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J Neurosci Res. 2008 Feb 15;86(3):553-65.

Characterization and use of the NSC-34 cell line for study of neurotrophin receptor trafficking.

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Centre for Neuroscience, Department of Human Physiology, Flinders University, Bedford Park, South Australia, Australia.


This study addressed the suitability of the NSC-34 cell line as a motor neuron-like model for investigating neurotrophin receptor trafficking and associated subcellular processes. Initially, culture conditions were optimized for the use of NSC-34 cells in confocal microscopy. Cell surface markers, as well as markers associated with the regulated endosomal pathway thought to be associated with neurotrophin receptor transport, were identified. The study revealed the presence of a number of molecules previously not described in the literature, including the tropomyosin-like receptor kinase C (TrkC), sortilin, the vesicular acetylcholine transporter (VAChT), and the lipid raft-associated ganglioside GT1b. The presence of both sortilin and Gt1b was of special interest, insofar as these markers have been implicated in direct relationships with the p75NTR receptor. Evidence is provided for neurotrophin-dependent internalization of p75NTR and TrkB. Both nerve growth factor (NGF) and brain-derived neurotrophic factor (BDNF) increased the rate of internalization of p75NTR, with internalization dynamics comparable to those described for other cell lines. Thus, these studies not only describe components of the regulatory process governing the trafficking of this important receptor but also clearly demonstrate the value of NSC-34 cells as a suitable motor neuron model for the study of internalization and trafficking of cell surface molecules.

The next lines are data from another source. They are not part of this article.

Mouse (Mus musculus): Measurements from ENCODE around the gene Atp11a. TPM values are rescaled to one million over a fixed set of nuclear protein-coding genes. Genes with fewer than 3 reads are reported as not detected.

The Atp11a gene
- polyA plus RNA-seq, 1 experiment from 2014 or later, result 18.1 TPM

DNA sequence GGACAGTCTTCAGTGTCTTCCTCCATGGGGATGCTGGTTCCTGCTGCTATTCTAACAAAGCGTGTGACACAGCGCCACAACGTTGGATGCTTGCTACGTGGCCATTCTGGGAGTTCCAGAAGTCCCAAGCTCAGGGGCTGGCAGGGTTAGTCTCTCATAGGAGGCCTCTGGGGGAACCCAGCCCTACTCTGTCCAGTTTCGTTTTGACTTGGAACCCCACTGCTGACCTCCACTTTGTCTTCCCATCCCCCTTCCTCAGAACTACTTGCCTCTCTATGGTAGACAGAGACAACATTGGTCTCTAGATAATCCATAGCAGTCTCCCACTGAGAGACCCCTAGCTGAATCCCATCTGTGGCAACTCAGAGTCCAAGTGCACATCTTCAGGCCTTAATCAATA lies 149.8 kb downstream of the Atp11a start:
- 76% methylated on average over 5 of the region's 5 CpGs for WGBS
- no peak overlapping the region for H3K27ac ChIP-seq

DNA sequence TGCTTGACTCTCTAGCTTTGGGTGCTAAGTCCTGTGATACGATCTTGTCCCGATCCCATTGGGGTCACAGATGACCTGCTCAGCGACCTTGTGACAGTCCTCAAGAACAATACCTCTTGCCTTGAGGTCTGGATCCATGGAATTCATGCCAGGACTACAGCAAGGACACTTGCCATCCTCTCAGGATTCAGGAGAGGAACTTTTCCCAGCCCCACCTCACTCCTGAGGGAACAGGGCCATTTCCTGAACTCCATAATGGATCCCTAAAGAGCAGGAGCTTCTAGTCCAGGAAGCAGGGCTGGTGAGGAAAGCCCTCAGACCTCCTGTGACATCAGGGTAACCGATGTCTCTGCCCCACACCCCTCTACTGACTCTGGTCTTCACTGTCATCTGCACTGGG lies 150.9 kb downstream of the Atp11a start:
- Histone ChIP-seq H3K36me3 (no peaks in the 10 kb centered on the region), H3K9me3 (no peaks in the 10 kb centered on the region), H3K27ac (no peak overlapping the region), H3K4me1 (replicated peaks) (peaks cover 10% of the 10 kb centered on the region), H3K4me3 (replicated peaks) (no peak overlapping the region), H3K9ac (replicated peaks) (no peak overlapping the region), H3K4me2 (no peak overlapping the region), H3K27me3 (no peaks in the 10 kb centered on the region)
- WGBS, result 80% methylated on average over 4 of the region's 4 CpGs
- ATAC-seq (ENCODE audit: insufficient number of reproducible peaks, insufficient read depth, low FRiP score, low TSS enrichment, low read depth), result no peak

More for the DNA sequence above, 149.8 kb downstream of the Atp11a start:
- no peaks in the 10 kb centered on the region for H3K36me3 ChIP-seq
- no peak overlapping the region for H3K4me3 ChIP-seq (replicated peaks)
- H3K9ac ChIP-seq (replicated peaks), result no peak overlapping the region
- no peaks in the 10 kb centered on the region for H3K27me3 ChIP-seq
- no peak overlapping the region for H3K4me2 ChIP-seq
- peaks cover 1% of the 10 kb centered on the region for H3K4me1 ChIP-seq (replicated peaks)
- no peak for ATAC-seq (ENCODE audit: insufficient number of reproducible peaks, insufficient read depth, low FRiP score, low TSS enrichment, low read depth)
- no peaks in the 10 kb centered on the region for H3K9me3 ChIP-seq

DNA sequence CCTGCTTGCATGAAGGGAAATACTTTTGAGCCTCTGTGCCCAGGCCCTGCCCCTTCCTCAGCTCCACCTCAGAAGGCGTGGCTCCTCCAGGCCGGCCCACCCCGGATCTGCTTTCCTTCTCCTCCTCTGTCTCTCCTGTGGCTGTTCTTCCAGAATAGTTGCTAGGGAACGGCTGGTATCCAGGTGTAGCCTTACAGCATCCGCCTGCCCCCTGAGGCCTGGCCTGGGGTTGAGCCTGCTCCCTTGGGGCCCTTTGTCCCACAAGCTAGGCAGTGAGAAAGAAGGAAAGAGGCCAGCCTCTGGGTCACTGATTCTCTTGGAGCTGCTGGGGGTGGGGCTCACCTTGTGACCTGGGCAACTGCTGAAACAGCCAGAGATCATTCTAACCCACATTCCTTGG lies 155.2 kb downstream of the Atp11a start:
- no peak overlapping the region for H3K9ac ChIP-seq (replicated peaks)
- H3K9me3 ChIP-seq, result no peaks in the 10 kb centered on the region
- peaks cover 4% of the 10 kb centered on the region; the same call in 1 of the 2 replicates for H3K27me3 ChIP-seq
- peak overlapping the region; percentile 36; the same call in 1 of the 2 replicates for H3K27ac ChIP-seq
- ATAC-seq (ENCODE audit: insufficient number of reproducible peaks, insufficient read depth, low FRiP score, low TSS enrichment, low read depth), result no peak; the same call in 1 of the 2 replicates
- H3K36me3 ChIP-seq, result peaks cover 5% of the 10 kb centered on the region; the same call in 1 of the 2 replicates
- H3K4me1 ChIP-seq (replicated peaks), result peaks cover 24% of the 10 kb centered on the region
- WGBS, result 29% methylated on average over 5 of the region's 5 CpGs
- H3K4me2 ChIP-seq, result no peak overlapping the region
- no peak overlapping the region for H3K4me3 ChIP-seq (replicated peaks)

[Indexed for MEDLINE]

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